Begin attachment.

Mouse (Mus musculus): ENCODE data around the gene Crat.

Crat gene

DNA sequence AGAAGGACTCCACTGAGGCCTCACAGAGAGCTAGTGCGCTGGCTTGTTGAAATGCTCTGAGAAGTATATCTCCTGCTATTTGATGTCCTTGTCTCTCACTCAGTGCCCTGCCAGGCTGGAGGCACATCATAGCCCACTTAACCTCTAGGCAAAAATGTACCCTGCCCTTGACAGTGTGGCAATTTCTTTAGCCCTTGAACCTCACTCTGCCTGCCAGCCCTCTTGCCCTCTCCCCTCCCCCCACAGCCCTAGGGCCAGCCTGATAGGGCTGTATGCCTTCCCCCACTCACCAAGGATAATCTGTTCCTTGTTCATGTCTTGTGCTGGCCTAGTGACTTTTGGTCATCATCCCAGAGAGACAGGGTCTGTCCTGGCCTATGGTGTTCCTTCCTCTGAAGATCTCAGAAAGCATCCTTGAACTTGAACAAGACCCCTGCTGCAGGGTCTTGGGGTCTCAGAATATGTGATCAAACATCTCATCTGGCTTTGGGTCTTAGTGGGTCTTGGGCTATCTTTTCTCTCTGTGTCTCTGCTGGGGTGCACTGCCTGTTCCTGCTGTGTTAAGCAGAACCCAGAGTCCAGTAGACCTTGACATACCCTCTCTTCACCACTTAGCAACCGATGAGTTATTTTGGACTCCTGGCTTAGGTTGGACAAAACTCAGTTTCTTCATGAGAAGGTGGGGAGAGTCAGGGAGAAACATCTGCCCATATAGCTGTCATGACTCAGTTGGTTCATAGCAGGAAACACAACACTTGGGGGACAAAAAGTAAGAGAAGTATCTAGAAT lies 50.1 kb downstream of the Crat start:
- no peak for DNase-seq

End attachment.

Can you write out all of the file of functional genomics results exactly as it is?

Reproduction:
Mouse (Mus musculus): ENCODE data around the gene Crat.

Crat gene

DNA sequence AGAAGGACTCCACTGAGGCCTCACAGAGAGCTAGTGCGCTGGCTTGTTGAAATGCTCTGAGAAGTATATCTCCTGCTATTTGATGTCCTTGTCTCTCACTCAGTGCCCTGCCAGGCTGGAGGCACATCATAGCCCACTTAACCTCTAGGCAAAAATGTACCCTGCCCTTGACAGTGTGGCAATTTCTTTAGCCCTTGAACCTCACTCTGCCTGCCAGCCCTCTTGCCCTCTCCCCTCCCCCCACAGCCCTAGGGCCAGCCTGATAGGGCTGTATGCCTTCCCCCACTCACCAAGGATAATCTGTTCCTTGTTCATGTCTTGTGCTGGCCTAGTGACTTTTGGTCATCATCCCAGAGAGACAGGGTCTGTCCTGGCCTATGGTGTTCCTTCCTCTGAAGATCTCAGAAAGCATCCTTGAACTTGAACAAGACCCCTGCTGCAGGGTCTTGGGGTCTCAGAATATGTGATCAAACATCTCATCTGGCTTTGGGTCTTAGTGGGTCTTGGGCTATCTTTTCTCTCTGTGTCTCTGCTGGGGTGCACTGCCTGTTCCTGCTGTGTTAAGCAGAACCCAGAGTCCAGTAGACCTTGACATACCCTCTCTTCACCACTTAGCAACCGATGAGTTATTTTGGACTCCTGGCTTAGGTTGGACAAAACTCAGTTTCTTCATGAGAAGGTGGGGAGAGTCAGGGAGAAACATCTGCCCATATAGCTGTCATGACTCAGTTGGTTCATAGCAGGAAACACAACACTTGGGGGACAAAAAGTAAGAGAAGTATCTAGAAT lies 50.1 kb downstream of the Crat start:
- no peak for DNase-seq